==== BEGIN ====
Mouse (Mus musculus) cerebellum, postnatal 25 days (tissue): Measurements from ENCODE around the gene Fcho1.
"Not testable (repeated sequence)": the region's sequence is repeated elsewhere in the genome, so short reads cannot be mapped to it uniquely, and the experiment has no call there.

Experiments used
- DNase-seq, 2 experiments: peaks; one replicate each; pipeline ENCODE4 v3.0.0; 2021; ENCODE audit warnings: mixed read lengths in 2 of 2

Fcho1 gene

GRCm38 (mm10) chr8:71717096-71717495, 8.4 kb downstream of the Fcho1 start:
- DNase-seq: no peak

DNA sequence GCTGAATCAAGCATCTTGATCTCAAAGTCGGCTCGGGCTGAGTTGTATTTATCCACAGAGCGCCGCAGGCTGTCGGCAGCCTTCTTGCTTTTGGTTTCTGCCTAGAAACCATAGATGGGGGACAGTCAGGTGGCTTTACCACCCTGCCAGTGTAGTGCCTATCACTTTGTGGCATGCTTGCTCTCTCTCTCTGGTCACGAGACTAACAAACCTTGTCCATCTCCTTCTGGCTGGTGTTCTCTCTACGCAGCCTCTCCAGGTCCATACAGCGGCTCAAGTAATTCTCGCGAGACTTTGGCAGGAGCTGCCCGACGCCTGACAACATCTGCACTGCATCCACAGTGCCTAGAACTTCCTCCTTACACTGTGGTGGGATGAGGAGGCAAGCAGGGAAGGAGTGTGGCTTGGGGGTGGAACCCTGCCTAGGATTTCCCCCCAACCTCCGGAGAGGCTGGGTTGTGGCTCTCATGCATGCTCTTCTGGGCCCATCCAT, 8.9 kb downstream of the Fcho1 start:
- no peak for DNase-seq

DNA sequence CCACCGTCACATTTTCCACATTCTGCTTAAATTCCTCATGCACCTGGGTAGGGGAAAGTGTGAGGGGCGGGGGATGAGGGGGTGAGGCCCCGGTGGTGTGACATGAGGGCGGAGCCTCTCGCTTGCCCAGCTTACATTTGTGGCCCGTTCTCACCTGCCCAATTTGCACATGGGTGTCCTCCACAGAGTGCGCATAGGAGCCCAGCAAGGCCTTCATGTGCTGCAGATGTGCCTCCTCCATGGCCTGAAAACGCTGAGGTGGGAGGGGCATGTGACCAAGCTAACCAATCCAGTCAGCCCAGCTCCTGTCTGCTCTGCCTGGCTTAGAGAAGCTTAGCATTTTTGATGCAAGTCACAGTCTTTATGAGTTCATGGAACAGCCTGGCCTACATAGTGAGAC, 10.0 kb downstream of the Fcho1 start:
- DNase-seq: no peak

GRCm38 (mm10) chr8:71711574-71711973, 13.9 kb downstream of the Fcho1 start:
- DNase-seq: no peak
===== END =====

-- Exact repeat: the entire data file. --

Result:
Mouse (Mus musculus) cerebellum, postnatal 25 days (tissue): Measurements from ENCODE around the gene Fcho1.
"Not testable (repeated sequence)": the region's sequence is repeated elsewhere in the genome, so short reads cannot be mapped to it uniquely, and the experiment has no call there.

Experiments used
- DNase-seq, 2 experiments: peaks; one replicate each; pipeline ENCODE4 v3.0.0; 2021; ENCODE audit warnings: mixed read lengths in 2 of 2

Fcho1 gene

GRCm38 (mm10) chr8:71717096-71717495, 8.4 kb downstream of the Fcho1 start:
- DNase-seq: no peak

DNA sequence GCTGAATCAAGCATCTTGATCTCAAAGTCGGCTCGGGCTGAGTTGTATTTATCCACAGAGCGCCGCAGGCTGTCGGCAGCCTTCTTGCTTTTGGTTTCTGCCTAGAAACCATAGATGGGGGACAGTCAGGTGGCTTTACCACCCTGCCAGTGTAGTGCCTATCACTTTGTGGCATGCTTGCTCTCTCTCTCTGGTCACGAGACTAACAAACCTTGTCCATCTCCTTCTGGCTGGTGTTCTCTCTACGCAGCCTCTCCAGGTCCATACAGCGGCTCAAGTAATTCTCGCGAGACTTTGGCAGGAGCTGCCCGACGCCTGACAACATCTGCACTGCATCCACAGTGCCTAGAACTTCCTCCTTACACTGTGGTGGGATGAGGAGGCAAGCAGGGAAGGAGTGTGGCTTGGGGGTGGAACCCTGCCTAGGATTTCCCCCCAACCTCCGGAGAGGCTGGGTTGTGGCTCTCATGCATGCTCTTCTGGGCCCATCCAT, 8.9 kb downstream of the Fcho1 start:
- no peak for DNase-seq

DNA sequence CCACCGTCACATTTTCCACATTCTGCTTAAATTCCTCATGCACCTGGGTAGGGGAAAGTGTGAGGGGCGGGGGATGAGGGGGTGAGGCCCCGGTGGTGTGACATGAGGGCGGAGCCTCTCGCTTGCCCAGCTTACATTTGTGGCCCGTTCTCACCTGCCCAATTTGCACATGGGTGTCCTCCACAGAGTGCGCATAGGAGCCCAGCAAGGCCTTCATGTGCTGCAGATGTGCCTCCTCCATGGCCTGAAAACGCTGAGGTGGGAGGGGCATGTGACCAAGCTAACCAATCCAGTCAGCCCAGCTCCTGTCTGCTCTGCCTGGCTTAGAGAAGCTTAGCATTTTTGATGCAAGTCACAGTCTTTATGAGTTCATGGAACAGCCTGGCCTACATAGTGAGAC, 10.0 kb downstream of the Fcho1 start:
- DNase-seq: no peak

GRCm38 (mm10) chr8:71711574-71711973, 13.9 kb downstream of the Fcho1 start:
- DNase-seq: no peak